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USFPG Producer Spotlight: Wayne Morris


The team at Universal Studios Florida Production Group (USFPG) recently conducted an in-depth video interview with Producer Wayne Morris on the set for season two of Warner Bros. Television's critically acclaimed series "David Makes Man," which made its home on the Backlot at Universal Studios Florida.  

As a producer, Wayne Morris's illustrious production credits span dozens of A-List features and groundbreaking television series. Since 2015, that includes the Peabody Award-winning series "David Makes Man," plus "The Right Stuff" and "Blood & Oil," as well as "All Eyez on Me," the feature biopic of Tupac Shakur directed by Benny Boom. Having established his career as a UPM on countless all-star TV movies, Morris has been an Orlando resident since 1998, and a longstanding USFPG client. Over the years, he has helped attract some of the region's most high-profile film and TV projects, many of which have made innovative use of USFPG's resources. Principal of production company Wonderland Creative Group, he is also the developer of the game-changing Proscenium App, which is helping production executives and those in other hands-on industries do their work safer and more efficiently.

Q: What brought you to Central Florida originally?

Morris: We had just finished shooting a picture called "Rush Hour," which was produced by New Line Cinema. When we got into post-production, New Line had a scripted TV series that they had an obligation to produce. They asked me if I would produce the series, and they wanted to go to New Zealand. While I said I would do the series and I loved New Zealand, I wanted to see if I could keep it domestic, for the same production scenario and the same money. We looked at three different cities, and Orlando was one of them. We ended up deciding to shoot it here. We have found a very unique and happy circumstance in Orlando that doesn't really exist anywhere else that we've been able to make successful.

Q: What are your main reasons for making your home base at Universal Studios Florida?

Morris: The State of Florida has no film incentive right now. So, instead of saying we don't have an incentive, we said, there is an incentive here, and the incentive is us. The crew actually made bumper stickers that say, We Are the Incentive. And that incentive is to be different and more efficient and more of a compatible group than anyone else. When studios come and see how we are doing things for a lower cost but higher production value, they're realizing there is something to this.

Q: What are some other valuable production efficiencies at Universal Studios Florida?

Morris: There is a very unique opportunity for me with Universal Production Group that I can translate when I go to sell studios on bringing projects here. Certainly sound stages are a nice thing to have, and there are lots of areas where studios are shooting without sound stages - but it's the overall infrastructure at Universal that makes it a unique opportunity. On David Makes Man Season 2, we utilized four sound stages and a fifth one that we used as a mill and scenic shop. And to have all of those together but in separate rooms, it gave us the opportunity to do a lot of unique things. For instance, we could do double-ups, and have two crews shooting two totally different episodes at the same time, while only having one support group of hair, makeup, wardrobe, transportation, and so forth.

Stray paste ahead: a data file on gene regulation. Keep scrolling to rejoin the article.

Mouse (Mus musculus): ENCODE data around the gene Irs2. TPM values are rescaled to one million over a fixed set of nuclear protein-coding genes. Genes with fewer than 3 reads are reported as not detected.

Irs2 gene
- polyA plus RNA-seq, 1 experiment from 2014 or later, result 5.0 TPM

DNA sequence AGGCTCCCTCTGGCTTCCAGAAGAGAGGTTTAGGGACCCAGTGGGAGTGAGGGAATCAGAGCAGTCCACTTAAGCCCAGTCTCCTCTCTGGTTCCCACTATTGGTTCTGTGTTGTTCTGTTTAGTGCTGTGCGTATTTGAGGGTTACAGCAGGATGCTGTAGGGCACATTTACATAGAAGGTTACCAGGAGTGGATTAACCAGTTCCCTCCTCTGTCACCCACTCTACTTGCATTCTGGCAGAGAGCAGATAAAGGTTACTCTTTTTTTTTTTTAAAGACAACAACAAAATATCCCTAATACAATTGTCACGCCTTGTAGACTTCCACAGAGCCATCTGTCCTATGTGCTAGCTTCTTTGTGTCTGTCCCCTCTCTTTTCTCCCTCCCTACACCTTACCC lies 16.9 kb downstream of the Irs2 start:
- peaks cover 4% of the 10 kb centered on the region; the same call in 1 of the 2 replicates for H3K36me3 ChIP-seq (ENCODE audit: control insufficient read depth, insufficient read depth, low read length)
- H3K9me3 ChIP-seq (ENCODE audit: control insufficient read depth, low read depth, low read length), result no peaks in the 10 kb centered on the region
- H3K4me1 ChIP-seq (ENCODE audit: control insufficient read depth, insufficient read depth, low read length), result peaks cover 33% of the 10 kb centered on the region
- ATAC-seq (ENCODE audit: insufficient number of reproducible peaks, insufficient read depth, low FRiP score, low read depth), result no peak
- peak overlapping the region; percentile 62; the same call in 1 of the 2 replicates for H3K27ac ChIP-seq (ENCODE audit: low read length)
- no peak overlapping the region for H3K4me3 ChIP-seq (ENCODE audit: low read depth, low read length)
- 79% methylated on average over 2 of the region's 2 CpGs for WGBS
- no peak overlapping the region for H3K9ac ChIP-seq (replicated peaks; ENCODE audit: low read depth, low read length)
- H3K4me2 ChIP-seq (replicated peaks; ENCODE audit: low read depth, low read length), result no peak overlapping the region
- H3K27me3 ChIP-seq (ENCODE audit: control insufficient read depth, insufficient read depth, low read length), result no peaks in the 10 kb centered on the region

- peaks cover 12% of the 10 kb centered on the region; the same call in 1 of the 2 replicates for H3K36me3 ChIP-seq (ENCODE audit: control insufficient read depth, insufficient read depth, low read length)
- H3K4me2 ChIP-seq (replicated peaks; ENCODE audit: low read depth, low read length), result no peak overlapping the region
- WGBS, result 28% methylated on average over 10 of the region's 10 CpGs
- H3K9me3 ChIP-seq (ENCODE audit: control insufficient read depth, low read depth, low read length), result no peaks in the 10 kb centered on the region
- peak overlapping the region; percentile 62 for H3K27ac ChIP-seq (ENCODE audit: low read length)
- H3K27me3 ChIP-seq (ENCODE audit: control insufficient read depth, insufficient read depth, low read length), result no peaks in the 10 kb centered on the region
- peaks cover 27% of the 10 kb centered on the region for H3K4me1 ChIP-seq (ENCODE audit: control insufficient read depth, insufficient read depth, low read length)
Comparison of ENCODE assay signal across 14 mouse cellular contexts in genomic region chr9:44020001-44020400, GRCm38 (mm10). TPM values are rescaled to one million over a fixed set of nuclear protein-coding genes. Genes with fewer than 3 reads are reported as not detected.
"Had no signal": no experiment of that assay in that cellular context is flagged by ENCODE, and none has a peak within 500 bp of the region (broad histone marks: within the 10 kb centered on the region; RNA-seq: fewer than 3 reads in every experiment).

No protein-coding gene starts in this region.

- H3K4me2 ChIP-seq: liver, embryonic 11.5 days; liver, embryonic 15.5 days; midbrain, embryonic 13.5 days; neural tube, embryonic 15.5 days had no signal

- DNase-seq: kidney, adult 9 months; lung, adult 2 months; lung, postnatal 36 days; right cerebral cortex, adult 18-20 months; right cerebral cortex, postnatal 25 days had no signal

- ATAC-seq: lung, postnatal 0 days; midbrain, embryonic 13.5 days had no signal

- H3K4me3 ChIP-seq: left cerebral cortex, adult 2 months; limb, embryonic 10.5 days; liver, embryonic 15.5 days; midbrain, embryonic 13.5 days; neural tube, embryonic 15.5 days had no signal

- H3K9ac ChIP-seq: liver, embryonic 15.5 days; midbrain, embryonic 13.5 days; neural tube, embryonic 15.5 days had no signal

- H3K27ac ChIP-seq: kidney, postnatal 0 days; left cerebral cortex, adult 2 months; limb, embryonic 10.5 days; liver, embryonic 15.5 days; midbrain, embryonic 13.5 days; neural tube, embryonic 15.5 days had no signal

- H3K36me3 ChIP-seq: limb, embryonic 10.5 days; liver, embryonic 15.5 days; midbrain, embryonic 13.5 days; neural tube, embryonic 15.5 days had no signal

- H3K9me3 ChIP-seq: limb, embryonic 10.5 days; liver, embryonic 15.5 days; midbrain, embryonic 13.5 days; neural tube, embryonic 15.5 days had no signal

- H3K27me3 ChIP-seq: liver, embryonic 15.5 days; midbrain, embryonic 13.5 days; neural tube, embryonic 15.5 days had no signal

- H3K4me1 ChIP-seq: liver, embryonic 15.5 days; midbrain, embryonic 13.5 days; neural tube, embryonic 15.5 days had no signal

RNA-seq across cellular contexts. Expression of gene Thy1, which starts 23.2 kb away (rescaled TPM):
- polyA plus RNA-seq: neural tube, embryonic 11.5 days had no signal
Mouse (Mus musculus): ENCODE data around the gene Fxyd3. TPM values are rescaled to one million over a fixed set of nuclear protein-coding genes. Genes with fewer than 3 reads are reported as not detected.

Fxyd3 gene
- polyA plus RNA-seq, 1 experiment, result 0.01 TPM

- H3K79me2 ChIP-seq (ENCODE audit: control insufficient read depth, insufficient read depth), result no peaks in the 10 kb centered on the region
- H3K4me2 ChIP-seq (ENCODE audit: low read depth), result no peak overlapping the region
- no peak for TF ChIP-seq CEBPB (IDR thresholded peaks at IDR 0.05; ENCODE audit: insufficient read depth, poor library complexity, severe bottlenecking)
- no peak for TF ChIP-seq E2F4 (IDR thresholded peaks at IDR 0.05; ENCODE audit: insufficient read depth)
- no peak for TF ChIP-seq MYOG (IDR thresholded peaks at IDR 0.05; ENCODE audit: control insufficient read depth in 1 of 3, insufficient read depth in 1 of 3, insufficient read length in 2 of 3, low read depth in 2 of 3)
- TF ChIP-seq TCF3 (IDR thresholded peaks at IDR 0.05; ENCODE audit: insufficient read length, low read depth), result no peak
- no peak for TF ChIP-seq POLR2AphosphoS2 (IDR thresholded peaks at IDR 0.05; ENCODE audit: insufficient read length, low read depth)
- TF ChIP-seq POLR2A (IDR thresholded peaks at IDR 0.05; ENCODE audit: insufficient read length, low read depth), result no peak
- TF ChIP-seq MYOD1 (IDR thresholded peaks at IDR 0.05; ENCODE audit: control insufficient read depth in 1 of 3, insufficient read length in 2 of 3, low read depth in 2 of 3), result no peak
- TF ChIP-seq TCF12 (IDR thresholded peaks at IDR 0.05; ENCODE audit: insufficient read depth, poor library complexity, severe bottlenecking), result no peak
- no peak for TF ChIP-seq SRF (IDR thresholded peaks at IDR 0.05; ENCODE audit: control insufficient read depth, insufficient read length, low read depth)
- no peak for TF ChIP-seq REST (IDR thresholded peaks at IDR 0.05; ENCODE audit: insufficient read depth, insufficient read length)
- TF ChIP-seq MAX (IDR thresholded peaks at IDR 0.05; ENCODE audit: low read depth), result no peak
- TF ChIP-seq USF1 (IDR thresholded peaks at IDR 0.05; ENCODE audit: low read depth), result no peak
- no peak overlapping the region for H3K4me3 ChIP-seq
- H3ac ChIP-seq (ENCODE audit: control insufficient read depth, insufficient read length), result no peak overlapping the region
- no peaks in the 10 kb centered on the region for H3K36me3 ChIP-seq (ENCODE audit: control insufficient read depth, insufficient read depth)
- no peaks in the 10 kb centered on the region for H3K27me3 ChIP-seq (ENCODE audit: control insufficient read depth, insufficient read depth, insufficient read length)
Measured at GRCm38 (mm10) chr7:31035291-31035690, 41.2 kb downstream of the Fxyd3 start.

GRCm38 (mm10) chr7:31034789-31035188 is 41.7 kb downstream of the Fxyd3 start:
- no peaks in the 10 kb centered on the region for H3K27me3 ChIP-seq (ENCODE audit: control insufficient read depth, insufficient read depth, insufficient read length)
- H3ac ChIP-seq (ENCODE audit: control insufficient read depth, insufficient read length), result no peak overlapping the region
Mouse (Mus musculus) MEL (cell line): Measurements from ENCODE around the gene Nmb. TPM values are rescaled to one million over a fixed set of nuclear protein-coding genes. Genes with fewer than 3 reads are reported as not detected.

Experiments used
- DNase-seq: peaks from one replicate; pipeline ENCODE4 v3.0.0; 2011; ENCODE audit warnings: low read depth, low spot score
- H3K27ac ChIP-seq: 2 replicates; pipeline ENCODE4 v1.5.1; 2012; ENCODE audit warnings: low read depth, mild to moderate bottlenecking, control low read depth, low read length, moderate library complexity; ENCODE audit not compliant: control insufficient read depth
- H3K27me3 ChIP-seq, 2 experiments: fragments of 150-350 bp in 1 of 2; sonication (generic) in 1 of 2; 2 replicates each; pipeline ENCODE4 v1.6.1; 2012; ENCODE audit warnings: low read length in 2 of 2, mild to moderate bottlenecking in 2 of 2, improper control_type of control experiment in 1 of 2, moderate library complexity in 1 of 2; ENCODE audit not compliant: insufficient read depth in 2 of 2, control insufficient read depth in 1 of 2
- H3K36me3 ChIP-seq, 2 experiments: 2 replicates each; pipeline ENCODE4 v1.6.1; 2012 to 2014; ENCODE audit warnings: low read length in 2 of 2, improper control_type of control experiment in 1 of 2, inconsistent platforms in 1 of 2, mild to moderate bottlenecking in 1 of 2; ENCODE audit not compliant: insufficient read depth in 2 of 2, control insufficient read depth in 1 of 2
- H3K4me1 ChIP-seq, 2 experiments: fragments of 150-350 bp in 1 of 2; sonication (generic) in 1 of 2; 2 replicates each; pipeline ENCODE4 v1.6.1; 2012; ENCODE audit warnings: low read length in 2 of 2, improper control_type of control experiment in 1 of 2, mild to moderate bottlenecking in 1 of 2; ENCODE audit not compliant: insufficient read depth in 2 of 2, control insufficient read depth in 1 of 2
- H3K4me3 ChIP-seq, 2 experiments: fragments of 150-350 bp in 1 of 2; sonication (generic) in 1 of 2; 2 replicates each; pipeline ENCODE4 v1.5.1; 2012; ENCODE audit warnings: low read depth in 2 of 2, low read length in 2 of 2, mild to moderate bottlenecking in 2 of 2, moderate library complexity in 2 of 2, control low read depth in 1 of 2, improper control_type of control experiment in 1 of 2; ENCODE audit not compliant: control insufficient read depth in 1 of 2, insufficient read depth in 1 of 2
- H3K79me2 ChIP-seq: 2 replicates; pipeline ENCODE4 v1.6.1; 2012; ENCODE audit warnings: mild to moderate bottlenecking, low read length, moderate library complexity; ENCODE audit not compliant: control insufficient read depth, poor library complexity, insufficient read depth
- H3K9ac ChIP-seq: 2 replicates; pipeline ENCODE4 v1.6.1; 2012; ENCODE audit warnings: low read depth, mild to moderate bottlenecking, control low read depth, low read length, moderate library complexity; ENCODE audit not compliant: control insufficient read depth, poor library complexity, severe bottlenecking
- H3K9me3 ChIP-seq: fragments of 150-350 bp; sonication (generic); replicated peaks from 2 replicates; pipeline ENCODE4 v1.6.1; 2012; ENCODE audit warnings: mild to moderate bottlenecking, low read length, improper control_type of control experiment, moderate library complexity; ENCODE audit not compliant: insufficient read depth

There are also incredible opportunities around the parks, if you open your heart to it.  On "Final Destination," we used Fifth Avenue on New York Street for the final scene in the movie, where Death finally comes and gets the main characters in the coffee shop. And the way we do it to make ourselves valuable to the parks is we actually embrace the Theme Park guests as much as we can. And that makes us valuable and that opens many opportunities for us.

Q: Can you share something you learned about production during COVID?

Morris: The COVID of it all has been an interesting challenge and opportunity, but we embraced it, as opposed to other productions that reel against it every day. We couldn't go anywhere where there was a population because our people were literally coming to work and going home and basically staying out of harm's way so that we didn't shut the show down. A lot of that ability comes out of the relationships and partnerships that we've garnered over the years with Universal Studios Florida with Pamela Tuscany and the Production Group here. We made the production value on our show huge, much bigger than it could have been if the crisis wasn't going on.

Q: What do you think about the future of film and television production?

Morris: I've thought a lot about the future and production in general, and this is the greatest time ever. We have so many unique perspectives and opportunities and appreciations. You look at the fact that basically theatrical distribution disappeared, and yet we continued, with all of the new streaming possibilities. And virtually every studio and network has opened their own distribution avenue, and there are so many people that want content created... that it's created a great opportunity for all of us to move into the future. You know, when we started this whole adventure, we were still shooting on film; now, nobody shoots on film, for the most part. The advances in technology, the things that just make our lives safer and more efficient, this is just an amazing time to be part of the whole thing.